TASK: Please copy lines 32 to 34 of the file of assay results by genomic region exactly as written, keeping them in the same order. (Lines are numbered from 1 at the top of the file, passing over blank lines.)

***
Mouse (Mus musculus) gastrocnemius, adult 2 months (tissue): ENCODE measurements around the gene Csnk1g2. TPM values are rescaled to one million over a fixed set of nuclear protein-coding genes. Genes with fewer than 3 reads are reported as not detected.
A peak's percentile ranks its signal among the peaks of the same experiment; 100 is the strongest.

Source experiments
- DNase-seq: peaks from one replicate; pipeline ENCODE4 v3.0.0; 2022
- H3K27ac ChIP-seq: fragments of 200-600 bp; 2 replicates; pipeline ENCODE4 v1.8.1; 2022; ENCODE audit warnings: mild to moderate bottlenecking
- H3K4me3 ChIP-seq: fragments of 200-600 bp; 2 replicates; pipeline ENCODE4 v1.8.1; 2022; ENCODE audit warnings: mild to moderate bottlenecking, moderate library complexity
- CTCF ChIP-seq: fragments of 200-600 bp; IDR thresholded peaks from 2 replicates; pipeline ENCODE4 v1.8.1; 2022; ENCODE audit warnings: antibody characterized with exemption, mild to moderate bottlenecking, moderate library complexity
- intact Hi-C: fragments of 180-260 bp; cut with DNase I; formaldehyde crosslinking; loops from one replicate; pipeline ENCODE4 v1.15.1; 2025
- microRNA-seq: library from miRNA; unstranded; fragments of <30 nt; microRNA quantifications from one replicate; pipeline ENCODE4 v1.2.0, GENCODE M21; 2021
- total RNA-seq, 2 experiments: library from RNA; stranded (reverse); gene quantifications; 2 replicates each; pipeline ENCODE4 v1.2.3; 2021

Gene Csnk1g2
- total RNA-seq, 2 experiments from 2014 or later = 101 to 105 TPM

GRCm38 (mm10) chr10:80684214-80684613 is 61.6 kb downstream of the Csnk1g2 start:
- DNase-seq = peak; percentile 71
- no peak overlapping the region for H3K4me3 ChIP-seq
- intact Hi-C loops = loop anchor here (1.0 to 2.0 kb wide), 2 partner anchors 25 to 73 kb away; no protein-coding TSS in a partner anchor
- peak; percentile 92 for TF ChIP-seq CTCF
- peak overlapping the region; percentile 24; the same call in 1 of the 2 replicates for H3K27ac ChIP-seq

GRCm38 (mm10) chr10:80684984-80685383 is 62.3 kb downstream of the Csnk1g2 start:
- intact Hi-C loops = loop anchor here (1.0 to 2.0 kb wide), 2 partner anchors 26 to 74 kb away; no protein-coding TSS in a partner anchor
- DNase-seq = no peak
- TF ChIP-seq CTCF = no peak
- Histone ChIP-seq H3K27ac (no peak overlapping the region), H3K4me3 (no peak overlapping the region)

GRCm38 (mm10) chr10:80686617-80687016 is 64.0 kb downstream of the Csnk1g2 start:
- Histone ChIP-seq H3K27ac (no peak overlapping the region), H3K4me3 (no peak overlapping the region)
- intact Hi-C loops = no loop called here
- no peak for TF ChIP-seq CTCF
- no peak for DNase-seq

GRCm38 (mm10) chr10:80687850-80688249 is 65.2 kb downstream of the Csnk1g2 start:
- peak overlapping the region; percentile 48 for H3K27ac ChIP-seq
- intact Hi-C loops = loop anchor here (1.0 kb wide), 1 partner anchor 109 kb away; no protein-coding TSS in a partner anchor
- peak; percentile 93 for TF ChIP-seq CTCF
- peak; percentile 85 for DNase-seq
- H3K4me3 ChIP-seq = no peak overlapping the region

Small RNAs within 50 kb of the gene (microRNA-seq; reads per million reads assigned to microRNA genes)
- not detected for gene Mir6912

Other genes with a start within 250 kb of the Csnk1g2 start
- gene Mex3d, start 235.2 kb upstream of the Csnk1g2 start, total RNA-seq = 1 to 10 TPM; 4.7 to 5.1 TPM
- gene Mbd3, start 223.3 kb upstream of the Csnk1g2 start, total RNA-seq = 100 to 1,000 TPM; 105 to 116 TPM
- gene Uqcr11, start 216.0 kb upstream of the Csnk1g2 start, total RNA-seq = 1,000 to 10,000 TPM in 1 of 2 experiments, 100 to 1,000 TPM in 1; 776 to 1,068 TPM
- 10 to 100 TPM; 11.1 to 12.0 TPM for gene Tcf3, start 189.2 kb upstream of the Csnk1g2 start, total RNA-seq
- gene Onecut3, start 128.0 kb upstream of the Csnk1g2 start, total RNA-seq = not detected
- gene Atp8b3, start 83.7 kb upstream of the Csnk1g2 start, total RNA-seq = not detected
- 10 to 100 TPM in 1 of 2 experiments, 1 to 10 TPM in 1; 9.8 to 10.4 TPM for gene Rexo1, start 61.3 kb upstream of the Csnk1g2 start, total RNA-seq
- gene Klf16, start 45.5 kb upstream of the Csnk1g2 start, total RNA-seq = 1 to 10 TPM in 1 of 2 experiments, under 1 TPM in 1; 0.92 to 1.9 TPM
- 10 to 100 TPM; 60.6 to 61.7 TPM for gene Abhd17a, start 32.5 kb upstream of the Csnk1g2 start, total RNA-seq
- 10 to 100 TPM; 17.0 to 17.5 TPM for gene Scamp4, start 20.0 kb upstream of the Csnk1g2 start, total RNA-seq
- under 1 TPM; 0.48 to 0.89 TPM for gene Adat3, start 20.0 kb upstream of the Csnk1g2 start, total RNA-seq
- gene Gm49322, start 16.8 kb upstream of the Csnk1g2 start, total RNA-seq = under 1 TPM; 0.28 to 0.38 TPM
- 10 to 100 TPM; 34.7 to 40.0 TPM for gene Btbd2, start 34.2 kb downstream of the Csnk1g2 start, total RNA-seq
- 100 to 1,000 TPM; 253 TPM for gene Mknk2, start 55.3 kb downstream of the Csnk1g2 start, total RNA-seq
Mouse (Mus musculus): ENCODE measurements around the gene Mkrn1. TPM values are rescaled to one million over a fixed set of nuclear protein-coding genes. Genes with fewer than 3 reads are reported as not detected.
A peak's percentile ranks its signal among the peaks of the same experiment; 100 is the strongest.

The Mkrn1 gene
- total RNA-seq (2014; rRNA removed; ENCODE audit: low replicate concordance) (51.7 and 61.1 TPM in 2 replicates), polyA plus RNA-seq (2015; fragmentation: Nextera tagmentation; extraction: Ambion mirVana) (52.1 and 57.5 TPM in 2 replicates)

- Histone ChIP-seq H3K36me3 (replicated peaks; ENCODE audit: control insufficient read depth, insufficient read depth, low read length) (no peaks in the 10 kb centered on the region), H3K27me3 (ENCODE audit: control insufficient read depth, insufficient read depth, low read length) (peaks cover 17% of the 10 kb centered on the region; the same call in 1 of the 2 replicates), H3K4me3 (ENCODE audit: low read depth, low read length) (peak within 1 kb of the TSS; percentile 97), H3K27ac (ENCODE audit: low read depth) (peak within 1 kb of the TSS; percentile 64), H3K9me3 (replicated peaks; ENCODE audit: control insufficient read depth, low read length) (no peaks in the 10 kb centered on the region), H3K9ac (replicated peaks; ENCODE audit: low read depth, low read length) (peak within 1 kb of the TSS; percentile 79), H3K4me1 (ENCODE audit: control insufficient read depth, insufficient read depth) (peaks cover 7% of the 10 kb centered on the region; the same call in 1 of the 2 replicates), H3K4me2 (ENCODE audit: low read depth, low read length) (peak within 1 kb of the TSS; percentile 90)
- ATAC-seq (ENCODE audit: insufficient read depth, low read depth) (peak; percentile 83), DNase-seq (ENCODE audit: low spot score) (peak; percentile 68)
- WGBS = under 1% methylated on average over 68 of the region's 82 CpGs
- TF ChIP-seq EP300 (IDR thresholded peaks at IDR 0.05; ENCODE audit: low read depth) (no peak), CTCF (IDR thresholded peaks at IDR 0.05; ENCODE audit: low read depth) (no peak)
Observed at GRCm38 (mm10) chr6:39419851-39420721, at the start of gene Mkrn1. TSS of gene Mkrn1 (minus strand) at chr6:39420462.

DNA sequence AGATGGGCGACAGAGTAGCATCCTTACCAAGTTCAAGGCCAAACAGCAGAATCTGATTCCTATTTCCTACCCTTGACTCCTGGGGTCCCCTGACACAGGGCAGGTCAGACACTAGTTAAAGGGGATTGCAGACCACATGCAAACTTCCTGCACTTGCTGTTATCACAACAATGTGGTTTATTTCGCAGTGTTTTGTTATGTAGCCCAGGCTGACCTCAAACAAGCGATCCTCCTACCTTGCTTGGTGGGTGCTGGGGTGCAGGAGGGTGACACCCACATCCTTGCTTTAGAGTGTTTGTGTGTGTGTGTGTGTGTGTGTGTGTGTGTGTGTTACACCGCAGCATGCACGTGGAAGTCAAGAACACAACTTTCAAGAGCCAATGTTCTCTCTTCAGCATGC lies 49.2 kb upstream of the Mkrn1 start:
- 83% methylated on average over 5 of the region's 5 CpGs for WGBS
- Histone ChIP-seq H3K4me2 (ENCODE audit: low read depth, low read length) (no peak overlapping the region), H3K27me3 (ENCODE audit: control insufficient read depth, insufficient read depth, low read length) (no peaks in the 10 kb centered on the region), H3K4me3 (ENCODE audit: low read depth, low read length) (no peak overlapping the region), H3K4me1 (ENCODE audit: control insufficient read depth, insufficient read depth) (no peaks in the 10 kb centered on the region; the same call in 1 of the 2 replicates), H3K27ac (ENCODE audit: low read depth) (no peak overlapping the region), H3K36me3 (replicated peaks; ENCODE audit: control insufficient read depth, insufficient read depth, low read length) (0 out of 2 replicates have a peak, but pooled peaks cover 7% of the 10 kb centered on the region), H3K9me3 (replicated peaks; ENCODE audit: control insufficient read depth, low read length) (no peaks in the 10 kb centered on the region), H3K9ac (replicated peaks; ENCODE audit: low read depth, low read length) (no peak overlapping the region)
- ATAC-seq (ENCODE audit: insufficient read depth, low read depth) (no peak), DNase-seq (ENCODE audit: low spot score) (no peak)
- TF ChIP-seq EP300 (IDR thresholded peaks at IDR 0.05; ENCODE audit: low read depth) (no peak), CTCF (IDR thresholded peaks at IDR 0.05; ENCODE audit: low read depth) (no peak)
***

- peak; percentile 93 for TF ChIP-seq CTCF
- peak; percentile 85 for DNase-seq
- H3K4me3 ChIP-seq = no peak overlapping the region